ICST: The Roles of Oil Concession Definition in Maritime Boundary Delimitation

I was invited to as one of the keynote speaker at the Geomaritime Symposium at the International Conference on Science and Technology (ICST) organised by Universitas Gadjah Mada. I delivered a paper on 12 July 2017 and share a stage with my two colleagues, Gede Karang from Udayana University and Mas Aji from a university in Malaysia. Here is my abstract:

The Roles of Oil Concession Definition in Maritime Boundary Delimitation:
A Critical Review on the Case of the Sulawesi Sea and the South China Sea

I Made Andi Arsana

Department of Geodetic Engineering, Faculty of Engineering
Universitas Gadjah Mada, Indonesia


In the absence of agreed maritime boundaries, States usually have their unilaterally claimed boundary lines. In many cases, these lines represent the most forward possible line such States would want to he the final boundary lines. Thus, such lines are also known as forward positions, which are usually used by coastal States as their initial position in negotiating their maritime boundaries. In the case of Indonesia’s maritime boundaries, for example, these forward positions have been depicted clearly on its official map so they become obvious to its neighbours.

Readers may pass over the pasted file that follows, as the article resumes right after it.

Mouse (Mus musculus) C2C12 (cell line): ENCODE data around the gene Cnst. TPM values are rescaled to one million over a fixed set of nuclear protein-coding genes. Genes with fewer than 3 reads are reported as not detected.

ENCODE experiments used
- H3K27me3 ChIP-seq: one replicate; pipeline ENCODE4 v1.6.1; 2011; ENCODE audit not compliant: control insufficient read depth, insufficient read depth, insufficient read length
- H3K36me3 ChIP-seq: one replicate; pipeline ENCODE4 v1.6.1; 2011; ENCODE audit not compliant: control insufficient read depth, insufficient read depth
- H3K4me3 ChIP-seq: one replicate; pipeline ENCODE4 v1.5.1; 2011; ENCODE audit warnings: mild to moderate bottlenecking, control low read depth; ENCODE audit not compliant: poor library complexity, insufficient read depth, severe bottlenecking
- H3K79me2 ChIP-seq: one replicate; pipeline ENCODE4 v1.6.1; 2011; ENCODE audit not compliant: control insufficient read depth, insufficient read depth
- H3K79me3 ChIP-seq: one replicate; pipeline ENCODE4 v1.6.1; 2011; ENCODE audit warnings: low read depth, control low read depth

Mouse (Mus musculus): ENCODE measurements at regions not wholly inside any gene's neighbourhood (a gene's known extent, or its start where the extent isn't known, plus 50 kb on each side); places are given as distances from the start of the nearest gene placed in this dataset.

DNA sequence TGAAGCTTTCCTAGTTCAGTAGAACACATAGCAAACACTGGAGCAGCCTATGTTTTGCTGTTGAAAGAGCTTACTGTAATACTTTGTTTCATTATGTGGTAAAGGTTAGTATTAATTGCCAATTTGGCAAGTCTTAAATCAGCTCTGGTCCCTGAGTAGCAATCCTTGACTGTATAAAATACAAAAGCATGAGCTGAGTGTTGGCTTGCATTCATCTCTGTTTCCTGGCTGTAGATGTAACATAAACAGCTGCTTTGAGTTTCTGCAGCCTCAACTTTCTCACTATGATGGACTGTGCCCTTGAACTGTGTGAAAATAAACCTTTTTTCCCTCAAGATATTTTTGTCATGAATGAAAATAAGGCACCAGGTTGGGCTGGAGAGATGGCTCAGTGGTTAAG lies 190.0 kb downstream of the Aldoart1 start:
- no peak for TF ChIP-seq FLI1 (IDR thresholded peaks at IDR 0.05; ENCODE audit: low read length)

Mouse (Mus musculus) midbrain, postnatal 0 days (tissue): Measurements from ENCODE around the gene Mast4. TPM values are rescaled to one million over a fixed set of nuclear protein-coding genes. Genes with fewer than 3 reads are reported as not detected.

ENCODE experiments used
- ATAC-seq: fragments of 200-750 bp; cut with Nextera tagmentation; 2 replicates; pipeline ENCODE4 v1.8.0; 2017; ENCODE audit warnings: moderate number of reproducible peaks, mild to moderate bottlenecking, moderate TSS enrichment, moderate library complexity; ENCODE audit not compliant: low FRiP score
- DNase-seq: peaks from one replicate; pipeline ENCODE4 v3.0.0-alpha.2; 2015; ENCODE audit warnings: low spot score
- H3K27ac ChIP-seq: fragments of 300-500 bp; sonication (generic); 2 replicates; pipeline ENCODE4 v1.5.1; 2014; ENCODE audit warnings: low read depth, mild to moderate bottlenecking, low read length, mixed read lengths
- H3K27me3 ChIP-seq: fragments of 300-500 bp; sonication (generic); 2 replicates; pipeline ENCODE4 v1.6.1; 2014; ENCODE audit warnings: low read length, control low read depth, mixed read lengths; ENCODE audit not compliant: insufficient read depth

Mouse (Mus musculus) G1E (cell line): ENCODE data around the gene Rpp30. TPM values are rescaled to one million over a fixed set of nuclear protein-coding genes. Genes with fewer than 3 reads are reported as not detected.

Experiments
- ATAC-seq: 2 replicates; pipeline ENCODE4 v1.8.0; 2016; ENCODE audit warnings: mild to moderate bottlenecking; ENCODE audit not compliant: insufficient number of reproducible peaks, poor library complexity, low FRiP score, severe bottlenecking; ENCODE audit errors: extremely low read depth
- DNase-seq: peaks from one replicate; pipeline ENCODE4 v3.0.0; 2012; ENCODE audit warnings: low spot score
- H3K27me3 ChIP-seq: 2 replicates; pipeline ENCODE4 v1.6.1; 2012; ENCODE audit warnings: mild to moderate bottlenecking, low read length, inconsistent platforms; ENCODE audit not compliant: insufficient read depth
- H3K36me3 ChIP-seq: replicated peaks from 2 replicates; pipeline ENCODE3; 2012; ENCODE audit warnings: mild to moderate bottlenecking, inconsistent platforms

In the Sulawesi Sea, where maritime boundaries between Indonesia and Malaysia are pending, both States, using oil concession definition, have proposed their maritime claims defined by their forward positions. Indonesia, on one side, utilises oil concession it defined since the 1960s in defining its forward position. Malaysia, on the other hand, started to define its forward positions and then define oil concessions within those forward positions. The utilisation of oil concession definition to represent maritime claims has also been the case in the South China Sea as demonstrated by, for example, China and Vietnam.

This research presentation analyses the roles of oil concession definitions in defining forward position and how they may affect the delimitation of maritime boundaries between coastal States. The cases in the Sulawesi Sea and the South China Sea are investigated with reference to relevant cases in different parts of the world. Findings and conclusions are then presented.

Here is the cover of my presentation:

Leave a Reply

Your email address will not be published. Required fields are marked *